Years ago, most adoptions in the US were considered closed adoptions, which means no identifying information was exchanged between the biological parents and the adoptive family. Only agencies and the courts retained the personal records. Fortunately, over time and especially in the last few years, adoption has evolved and open adoptions are now the norm. These days, in 99% of adoptions through ANA, everyone meets each other; names, phone numbers and email addresses are shared. It is only a closed adoption if this is what the birthmother requests and, again, that is very rare! Continue reading
Several years ago, the Pennsylvania legislature enacted several amendments to the Pennsylvania Adoption Code, one of which now allows for an option for adoptive parents and birth parents, and certain of their relatives, to enter into voluntary agreements for ongoing communication or contact between themselves and the adopted child. These agreements must be subject to approval by the court prior to or at the finalization of the adoption.
In order for the Post Adoption Contact Agreement (commonly referred to as a “PACA”) to be legally enforceable it must be in writing. Additionally, if the child is 12 years of age or older, the child must also consent to the agreement.
Prior to the enactment of this legislation, similar agreements, whether oral or written, were legally unenforceable in the event that the adoptive parents refused to abide by the terms of the agreement. The court approved PACA now allows for either party to enforce the agreement by court action, but the court is only able to order that the parties carry out the terms of the agreement. No monetary damages are allowed. Further, before a court will enforce a PACA it must determine that the party seeking enforcement is substantially in compliance with the agreement and that the agreement continues to serve the best interest of the child.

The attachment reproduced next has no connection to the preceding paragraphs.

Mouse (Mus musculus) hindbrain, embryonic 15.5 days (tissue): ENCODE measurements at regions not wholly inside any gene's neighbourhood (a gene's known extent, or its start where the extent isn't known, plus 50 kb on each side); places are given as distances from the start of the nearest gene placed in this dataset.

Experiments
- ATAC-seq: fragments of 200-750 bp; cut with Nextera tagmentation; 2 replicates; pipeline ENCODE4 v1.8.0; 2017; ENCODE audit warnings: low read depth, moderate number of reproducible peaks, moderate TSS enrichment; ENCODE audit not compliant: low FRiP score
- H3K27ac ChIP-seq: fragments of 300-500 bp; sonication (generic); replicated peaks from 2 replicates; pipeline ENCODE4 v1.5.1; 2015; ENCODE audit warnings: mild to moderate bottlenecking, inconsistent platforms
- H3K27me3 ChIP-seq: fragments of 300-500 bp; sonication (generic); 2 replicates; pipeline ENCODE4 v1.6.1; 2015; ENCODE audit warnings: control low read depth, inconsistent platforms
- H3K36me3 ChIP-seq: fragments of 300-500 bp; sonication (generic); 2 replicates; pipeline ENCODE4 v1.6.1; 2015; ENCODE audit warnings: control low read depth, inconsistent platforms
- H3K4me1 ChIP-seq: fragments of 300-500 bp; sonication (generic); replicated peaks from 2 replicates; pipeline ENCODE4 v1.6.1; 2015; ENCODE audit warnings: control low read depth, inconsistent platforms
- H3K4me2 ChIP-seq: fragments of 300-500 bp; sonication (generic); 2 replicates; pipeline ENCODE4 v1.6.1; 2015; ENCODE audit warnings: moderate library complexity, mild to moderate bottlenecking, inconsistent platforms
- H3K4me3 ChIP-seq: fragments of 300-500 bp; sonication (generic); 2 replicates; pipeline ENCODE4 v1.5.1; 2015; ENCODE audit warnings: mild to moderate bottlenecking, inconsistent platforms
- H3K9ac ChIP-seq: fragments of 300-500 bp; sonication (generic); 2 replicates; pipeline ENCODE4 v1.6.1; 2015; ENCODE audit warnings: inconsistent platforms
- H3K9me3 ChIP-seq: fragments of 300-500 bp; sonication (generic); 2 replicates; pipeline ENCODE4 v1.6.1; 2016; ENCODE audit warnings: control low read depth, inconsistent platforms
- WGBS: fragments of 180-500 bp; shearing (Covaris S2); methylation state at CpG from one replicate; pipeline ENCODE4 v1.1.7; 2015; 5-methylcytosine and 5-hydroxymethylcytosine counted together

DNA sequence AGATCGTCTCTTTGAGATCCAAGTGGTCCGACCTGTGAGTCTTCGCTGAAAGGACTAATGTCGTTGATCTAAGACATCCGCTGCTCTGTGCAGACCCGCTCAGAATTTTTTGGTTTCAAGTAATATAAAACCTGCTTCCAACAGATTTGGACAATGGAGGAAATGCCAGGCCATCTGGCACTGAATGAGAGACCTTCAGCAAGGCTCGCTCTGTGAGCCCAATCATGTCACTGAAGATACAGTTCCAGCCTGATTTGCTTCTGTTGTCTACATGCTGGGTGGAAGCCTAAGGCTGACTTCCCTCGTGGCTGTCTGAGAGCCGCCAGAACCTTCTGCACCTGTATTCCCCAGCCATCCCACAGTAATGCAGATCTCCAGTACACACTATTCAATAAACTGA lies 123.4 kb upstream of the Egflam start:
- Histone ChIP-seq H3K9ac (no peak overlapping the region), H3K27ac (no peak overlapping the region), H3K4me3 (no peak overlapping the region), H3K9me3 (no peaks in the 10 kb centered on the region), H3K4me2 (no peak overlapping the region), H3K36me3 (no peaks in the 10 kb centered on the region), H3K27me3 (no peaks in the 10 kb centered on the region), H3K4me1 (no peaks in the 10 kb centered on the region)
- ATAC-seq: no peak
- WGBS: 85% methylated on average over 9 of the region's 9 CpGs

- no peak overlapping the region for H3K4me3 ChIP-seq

Once approved, only the adoptive parents, or the child if over the age of 12 years, may petition the court to modify the agreement. Further, the agreement can only be modified with less contact than in the original PACA. Any of the parties can petition to discontinue the PACA, and by law, unless agreed to otherwise, any PACA will cease at 18 years of age.
A PACA can benefit all parties in an adoption, by allowing birth families to stay in contact with the adoptive family. Contact can be as little as pictures and letters over the years, or as much as visits with the child. PACA’s are tailored to each individual situation, and there is no boilerplate agreement for anyone. There can be as little or as much contact as the parties wish.
Where there is a possibility of an adoption, PACA’s can be an extremely beneficial tool for both birth parents and adoptive parents involved. However, you should proceed with caution in creating such an agreement, and at all times, an attorney should be consulted.
Samuel C. Totaro, Jr., Esquire, Curtin and Heefner, LLP www.curtinheefner.com